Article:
by Signal Works

Two for One Solution: Proposed zoning changes.

When one of our clients purchased an 1860s triple-decker rehab on the West End, we developed an elegant way to create additional, affordable units in the building without increasing the building’s footprint or volume. You can read a previous blog post about it here. The solution we created, however, was not allowed by Providence’s zoning ordinance. And that’s where our story continues. 

The type of change we proposed is not allowed by-right, which means that any developer who pursues the two-for-one solution in this zone would have to undergo the arduous process of petitioning city council for each project. Many developers won’t take on a task like that, and those who do typically increase their project cost, which results in increased rent. We counteracted that by creating additional smaller units, which let us attract tenants by offering low rent, but helped us drive more revenue from the building as a whole.

First, a little background information. Current zoning regulations are designed to meet the needs of two different areas: areas of change and areas of stability. Areas of change allow for the proliferation of commercial construction that results in new expensive housing units. Areas of stability are residential areas that often contain older properties. Enterprising developers purchase these run-down properties, address their deficiencies and make them available to renters again, but often at a higher price point. 

The unintended consequence of these regulations is that new or refurbished units are only added at the high end of the market, which new graduates often find unaffordable. Signal Works found a way to work within the regulatory framework to get our project approved because we believe that low impact changes can be powerful ones. We believe, and have proven, that adding more housing at lower price points benefits our communities.   

Our project sits in Providence’s R-3 zone. The R-3 zone allows three-family dwellings by-right. Buildings with more units, like the six units in our project, require a use variance, which is generally unattainable.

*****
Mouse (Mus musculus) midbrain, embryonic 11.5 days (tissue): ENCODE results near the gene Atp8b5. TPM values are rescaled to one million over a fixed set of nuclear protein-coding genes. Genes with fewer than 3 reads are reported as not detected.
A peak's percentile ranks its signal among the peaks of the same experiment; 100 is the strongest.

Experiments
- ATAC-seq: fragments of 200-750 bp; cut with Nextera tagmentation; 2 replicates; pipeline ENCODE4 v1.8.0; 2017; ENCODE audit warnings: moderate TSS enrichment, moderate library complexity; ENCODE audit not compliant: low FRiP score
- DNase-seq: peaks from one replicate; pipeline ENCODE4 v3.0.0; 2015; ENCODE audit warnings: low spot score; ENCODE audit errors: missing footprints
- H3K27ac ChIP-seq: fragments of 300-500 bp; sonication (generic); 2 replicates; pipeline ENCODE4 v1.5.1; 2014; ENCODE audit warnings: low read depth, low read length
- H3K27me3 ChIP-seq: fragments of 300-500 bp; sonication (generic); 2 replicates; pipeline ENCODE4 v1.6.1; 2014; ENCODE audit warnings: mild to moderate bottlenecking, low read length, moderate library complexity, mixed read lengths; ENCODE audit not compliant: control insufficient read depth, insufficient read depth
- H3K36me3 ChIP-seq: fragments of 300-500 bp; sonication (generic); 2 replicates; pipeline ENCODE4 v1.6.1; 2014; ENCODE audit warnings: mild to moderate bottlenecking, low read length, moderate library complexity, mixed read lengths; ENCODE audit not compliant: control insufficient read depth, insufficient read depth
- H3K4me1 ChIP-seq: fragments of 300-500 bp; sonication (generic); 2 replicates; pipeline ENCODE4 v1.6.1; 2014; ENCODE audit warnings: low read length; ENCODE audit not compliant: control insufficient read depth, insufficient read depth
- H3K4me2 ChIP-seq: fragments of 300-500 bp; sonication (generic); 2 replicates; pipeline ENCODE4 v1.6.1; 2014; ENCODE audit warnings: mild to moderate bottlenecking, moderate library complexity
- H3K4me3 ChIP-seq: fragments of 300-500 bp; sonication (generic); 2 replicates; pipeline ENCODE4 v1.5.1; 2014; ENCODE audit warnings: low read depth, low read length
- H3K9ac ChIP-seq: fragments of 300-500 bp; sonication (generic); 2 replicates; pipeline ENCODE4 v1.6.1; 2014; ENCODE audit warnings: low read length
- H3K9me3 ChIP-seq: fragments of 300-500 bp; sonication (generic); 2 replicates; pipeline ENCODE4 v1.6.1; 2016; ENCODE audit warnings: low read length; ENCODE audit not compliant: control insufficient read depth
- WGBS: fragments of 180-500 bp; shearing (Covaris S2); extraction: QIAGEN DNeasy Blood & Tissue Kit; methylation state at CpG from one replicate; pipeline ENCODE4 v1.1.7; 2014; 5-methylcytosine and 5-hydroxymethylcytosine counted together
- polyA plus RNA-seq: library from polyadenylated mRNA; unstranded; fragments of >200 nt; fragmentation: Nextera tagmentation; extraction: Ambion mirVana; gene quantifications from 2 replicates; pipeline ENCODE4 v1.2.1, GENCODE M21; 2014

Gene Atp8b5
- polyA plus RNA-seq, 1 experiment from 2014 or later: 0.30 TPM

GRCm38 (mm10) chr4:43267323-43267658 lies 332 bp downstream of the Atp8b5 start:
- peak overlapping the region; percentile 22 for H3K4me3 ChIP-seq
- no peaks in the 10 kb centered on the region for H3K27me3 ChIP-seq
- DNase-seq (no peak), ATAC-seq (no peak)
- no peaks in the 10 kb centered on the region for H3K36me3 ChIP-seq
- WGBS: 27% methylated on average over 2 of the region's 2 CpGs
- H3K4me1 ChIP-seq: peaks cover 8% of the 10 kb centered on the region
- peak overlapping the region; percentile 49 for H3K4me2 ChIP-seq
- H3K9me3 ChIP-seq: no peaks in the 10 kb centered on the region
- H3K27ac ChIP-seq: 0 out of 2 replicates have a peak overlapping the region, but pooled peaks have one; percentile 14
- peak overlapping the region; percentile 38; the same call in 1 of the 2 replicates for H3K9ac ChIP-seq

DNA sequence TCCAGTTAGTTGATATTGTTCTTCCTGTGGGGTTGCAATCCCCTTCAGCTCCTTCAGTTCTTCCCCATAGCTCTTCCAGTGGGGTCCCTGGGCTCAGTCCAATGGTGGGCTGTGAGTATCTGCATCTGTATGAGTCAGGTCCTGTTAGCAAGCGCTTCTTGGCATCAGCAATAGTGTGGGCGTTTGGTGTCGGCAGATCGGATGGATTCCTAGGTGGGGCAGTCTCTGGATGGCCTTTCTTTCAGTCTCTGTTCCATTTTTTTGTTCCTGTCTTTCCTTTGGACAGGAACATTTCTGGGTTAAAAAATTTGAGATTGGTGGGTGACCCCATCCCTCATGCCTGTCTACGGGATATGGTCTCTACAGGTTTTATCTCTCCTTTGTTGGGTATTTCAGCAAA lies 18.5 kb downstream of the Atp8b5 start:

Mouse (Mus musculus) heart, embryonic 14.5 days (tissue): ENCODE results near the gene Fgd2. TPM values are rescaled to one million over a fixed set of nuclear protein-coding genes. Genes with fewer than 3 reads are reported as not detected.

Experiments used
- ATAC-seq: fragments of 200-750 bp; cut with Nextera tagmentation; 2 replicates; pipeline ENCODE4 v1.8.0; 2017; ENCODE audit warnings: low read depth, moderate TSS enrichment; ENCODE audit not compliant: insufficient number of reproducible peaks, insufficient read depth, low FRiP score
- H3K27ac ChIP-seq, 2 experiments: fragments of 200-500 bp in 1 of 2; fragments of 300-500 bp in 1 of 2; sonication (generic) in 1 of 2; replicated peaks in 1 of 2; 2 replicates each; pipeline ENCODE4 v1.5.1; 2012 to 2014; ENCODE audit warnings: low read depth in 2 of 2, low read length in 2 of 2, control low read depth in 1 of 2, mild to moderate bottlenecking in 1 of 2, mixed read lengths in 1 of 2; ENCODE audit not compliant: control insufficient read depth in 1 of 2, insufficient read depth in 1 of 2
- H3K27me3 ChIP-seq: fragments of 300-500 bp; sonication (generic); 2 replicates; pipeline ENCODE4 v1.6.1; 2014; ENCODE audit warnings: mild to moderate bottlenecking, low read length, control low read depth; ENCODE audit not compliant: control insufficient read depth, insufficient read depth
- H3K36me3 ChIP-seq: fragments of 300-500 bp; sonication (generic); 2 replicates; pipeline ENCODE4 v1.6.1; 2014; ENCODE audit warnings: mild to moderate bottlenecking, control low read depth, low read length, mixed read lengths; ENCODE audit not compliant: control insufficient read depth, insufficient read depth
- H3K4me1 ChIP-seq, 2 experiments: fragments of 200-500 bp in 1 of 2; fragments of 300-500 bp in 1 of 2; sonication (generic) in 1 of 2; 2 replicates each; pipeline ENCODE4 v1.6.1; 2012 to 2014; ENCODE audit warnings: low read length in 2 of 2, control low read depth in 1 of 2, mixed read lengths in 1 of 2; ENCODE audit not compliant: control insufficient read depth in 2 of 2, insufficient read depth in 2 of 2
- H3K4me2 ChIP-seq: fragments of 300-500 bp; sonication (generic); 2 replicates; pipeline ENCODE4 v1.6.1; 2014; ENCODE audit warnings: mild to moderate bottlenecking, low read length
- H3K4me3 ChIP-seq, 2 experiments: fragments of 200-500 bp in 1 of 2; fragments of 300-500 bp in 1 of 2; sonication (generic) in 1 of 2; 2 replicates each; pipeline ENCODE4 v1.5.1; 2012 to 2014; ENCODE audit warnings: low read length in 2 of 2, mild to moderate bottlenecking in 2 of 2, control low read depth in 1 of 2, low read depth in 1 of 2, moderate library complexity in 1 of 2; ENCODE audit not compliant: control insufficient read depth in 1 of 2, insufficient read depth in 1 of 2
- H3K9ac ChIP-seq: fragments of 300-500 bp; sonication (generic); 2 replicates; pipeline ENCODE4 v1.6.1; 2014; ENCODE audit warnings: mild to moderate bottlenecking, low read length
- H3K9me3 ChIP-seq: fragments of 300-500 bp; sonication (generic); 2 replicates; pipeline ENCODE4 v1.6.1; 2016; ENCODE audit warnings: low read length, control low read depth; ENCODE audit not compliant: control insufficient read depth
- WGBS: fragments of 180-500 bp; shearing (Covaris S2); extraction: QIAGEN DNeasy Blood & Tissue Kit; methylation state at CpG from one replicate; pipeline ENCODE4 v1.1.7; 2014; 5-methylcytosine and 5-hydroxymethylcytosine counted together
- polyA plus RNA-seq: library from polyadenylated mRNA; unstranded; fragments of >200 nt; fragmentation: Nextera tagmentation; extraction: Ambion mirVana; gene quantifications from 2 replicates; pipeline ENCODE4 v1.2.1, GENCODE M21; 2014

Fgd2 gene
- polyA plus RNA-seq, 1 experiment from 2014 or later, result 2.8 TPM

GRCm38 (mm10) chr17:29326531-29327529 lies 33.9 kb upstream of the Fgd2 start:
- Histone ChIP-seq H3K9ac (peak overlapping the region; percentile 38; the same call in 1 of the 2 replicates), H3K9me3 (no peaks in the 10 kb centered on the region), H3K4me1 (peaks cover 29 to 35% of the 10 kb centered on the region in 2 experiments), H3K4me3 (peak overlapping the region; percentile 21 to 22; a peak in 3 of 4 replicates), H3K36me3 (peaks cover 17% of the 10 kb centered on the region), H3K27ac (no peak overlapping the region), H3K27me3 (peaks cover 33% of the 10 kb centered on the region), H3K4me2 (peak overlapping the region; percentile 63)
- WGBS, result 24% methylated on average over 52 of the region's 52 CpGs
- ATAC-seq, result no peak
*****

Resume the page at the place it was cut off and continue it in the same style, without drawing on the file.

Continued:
Meeting with the planning department helped us hone our request: That our project be considered R-4 zoning and that density be dictated by the number of people living in the building rather than the number of units in the building. This approach made sense to us because presumably, each of these one-bedroom units would be occupied by a single dweller or a couple, not a group of four or more.

Because we were requesting R-4 zoning, the city council would have to grant an amendment to the zoning map. This request, which could have been a four-month process, took 11 months and nine public meetings. Our proposed project was well vetted by the planning department, city planning commission, our local city council member and local concerned neighbors. In the end, we demonstrated to our elected officials that creating six work-force housing units instead of three luxury housing units was right for the city. Ultimately, our proposal passed the city council unanimously.  

We were thrilled that our desire to effect change in Providence was met with city council support, and we believe our project can be replicated in other Providence buildings. Ultimately, this will create more cost effective housing for people new to the work force and allow our state to reap the rewards of its investment in young minds. 

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